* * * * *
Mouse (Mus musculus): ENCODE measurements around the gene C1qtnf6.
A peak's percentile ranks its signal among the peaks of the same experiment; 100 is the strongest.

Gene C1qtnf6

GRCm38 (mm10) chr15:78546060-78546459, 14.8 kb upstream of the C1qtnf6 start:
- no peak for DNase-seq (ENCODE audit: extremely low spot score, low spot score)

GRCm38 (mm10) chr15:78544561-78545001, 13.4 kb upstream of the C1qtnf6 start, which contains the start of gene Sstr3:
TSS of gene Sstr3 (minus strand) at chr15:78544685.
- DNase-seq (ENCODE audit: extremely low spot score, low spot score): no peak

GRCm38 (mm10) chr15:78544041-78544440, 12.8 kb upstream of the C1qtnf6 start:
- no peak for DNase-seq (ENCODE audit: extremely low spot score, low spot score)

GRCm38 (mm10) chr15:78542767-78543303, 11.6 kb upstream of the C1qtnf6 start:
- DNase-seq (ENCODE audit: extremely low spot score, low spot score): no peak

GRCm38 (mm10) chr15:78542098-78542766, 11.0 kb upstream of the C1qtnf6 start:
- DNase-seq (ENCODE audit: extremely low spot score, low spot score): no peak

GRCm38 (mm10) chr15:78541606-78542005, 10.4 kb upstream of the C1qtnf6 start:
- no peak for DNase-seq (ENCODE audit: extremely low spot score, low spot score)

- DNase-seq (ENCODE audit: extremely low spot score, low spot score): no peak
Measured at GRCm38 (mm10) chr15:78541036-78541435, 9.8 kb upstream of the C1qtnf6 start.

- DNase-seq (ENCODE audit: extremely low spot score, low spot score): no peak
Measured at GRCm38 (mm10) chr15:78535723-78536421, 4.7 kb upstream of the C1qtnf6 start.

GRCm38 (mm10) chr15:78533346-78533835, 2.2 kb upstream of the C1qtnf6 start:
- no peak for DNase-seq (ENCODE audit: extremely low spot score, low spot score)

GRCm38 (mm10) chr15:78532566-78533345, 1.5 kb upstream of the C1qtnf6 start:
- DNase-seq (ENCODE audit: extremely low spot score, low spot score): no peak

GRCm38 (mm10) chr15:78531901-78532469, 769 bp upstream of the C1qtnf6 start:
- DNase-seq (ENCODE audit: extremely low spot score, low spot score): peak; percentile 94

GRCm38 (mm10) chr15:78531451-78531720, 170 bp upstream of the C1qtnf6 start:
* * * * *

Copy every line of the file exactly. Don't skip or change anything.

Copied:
Mouse (Mus musculus): ENCODE measurements around the gene C1qtnf6.
A peak's percentile ranks its signal among the peaks of the same experiment; 100 is the strongest.

Gene C1qtnf6

GRCm38 (mm10) chr15:78546060-78546459, 14.8 kb upstream of the C1qtnf6 start:
- no peak for DNase-seq (ENCODE audit: extremely low spot score, low spot score)

GRCm38 (mm10) chr15:78544561-78545001, 13.4 kb upstream of the C1qtnf6 start, which contains the start of gene Sstr3:
TSS of gene Sstr3 (minus strand) at chr15:78544685.
- DNase-seq (ENCODE audit: extremely low spot score, low spot score): no peak

GRCm38 (mm10) chr15:78544041-78544440, 12.8 kb upstream of the C1qtnf6 start:
- no peak for DNase-seq (ENCODE audit: extremely low spot score, low spot score)

GRCm38 (mm10) chr15:78542767-78543303, 11.6 kb upstream of the C1qtnf6 start:
- DNase-seq (ENCODE audit: extremely low spot score, low spot score): no peak

GRCm38 (mm10) chr15:78542098-78542766, 11.0 kb upstream of the C1qtnf6 start:
- DNase-seq (ENCODE audit: extremely low spot score, low spot score): no peak

GRCm38 (mm10) chr15:78541606-78542005, 10.4 kb upstream of the C1qtnf6 start:
- no peak for DNase-seq (ENCODE audit: extremely low spot score, low spot score)

- DNase-seq (ENCODE audit: extremely low spot score, low spot score): no peak
Measured at GRCm38 (mm10) chr15:78541036-78541435, 9.8 kb upstream of the C1qtnf6 start.

- DNase-seq (ENCODE audit: extremely low spot score, low spot score): no peak
Measured at GRCm38 (mm10) chr15:78535723-78536421, 4.7 kb upstream of the C1qtnf6 start.

GRCm38 (mm10) chr15:78533346-78533835, 2.2 kb upstream of the C1qtnf6 start:
- no peak for DNase-seq (ENCODE audit: extremely low spot score, low spot score)

GRCm38 (mm10) chr15:78532566-78533345, 1.5 kb upstream of the C1qtnf6 start:
- DNase-seq (ENCODE audit: extremely low spot score, low spot score): no peak

GRCm38 (mm10) chr15:78531901-78532469, 769 bp upstream of the C1qtnf6 start:
- DNase-seq (ENCODE audit: extremely low spot score, low spot score): peak; percentile 94

GRCm38 (mm10) chr15:78531451-78531720, 170 bp upstream of the C1qtnf6 start: